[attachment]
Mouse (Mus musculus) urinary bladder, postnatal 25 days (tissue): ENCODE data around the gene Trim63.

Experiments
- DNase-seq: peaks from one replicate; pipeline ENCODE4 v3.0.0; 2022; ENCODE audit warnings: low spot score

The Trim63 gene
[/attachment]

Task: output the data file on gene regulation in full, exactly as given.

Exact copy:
Mouse (Mus musculus) urinary bladder, postnatal 25 days (tissue): ENCODE data around the gene Trim63.

Experiments
- DNase-seq: peaks from one replicate; pipeline ENCODE4 v3.0.0; 2022; ENCODE audit warnings: low spot score

The Trim63 gene